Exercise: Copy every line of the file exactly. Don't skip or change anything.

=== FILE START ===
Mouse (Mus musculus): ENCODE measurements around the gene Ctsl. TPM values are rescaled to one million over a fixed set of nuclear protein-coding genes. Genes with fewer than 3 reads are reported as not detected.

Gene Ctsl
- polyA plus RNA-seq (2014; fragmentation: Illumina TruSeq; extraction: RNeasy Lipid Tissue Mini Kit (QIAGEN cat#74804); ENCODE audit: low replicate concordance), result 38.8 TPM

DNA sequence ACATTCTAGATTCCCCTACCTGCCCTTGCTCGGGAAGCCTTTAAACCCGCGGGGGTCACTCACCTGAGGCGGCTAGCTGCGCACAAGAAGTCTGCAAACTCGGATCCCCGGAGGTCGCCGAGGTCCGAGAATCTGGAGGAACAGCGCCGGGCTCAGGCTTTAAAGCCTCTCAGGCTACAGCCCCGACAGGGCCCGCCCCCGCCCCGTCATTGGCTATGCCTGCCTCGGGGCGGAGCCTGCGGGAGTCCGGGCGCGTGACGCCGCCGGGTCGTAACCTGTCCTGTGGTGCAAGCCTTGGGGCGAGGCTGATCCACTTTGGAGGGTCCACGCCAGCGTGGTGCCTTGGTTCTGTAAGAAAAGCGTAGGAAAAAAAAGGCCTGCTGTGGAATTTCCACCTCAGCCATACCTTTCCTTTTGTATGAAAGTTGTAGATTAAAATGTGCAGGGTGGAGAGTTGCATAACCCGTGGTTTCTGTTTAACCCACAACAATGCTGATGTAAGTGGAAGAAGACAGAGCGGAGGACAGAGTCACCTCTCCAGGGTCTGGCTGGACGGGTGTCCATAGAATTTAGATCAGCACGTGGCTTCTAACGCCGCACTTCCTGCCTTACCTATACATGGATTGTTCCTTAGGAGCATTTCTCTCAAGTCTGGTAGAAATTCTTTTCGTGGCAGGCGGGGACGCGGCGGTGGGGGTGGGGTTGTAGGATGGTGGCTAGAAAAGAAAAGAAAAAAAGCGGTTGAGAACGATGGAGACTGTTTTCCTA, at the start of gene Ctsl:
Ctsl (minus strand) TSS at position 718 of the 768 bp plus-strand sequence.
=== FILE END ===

Mouse (Mus musculus): ENCODE measurements around the gene Ctsl. TPM values are rescaled to one million over a fixed set of nuclear protein-coding genes. Genes with fewer than 3 reads are reported as not detected.

Gene Ctsl
- polyA plus RNA-seq (2014; fragmentation: Illumina TruSeq; extraction: RNeasy Lipid Tissue Mini Kit (QIAGEN cat#74804); ENCODE audit: low replicate concordance), result 38.8 TPM

DNA sequence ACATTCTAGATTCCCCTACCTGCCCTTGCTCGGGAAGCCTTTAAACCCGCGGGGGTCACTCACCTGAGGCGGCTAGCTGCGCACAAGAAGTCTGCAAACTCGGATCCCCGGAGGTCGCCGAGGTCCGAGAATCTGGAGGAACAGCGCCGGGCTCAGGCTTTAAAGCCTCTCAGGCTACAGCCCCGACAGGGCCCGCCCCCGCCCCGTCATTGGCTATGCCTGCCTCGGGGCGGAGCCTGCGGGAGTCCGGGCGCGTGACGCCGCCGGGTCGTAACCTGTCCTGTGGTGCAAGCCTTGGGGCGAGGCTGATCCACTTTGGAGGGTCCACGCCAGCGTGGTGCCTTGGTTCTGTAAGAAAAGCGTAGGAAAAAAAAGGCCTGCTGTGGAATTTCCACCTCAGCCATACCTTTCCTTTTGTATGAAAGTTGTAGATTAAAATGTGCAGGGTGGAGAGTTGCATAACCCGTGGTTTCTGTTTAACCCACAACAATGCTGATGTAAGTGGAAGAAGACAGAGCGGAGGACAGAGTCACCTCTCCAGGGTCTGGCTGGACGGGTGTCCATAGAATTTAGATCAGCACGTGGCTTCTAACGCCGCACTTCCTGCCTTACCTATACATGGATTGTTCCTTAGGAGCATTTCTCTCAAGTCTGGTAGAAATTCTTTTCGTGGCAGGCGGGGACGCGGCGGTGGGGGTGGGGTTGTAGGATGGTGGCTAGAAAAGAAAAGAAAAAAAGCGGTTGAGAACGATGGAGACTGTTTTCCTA, at the start of gene Ctsl:
Ctsl (minus strand) TSS at position 718 of the 768 bp plus-strand sequence.